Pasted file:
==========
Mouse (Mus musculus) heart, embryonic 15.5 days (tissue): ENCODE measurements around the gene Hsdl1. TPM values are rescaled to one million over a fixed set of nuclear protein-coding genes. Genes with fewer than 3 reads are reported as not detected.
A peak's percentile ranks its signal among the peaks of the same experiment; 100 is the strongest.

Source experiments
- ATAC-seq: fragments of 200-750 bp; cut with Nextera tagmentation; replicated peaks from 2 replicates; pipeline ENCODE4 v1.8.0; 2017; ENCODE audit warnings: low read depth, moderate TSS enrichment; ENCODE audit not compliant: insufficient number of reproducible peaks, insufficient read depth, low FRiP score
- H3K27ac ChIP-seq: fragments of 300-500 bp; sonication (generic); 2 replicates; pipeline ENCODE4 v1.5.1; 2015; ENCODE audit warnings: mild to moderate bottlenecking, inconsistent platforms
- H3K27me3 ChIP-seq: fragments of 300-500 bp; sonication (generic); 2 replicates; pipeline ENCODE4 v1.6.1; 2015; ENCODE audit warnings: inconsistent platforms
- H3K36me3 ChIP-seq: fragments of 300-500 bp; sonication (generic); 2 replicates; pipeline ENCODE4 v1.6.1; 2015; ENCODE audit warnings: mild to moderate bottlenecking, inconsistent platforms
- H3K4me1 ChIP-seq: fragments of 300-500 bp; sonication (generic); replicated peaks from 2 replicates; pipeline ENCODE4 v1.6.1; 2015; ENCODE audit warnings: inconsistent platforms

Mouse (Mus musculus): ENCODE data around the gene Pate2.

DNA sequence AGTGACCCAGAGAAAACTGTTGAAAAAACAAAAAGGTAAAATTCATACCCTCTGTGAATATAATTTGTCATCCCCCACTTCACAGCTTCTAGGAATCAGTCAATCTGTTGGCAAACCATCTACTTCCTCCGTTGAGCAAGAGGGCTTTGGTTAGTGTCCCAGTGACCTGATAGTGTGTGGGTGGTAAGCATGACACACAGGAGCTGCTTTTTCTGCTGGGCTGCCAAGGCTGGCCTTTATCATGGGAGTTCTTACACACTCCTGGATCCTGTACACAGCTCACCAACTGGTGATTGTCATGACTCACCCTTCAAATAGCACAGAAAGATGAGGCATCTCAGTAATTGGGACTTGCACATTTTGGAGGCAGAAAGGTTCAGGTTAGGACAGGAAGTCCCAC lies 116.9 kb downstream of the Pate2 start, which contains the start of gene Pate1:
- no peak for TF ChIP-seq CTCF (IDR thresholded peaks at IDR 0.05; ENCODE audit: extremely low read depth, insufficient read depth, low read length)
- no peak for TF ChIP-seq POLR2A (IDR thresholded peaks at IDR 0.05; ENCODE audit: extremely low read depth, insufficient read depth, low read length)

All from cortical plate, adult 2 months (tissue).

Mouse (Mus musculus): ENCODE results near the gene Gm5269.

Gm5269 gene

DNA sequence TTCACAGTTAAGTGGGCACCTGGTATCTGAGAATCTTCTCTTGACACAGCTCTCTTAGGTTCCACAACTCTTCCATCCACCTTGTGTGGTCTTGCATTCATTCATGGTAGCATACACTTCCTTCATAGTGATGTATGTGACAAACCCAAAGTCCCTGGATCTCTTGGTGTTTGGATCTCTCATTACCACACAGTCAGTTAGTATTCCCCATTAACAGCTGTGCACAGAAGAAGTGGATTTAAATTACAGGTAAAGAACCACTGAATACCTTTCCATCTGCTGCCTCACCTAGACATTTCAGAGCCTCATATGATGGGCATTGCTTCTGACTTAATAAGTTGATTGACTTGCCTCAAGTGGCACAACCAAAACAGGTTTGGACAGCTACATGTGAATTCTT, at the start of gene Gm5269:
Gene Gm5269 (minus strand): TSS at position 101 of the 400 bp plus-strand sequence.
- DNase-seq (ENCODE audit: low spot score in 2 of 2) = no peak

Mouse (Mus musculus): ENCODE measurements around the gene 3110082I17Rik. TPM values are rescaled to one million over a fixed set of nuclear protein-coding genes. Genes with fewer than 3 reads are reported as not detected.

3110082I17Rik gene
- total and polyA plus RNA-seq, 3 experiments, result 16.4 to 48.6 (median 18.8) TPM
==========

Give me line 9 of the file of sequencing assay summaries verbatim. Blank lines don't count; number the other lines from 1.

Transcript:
Mouse (Mus musculus): ENCODE data around the gene Pate2.